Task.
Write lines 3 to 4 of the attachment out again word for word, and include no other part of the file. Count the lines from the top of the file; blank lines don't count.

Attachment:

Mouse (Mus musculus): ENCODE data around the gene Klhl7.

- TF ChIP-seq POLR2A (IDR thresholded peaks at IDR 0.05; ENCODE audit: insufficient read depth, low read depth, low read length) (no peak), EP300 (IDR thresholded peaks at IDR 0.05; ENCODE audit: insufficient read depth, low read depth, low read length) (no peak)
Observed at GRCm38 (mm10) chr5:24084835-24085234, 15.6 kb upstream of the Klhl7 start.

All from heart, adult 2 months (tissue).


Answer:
Observed at GRCm38 (mm10) chr5:24084835-24085234, 15.6 kb upstream of the Klhl7 start.

All from heart, adult 2 months (tissue).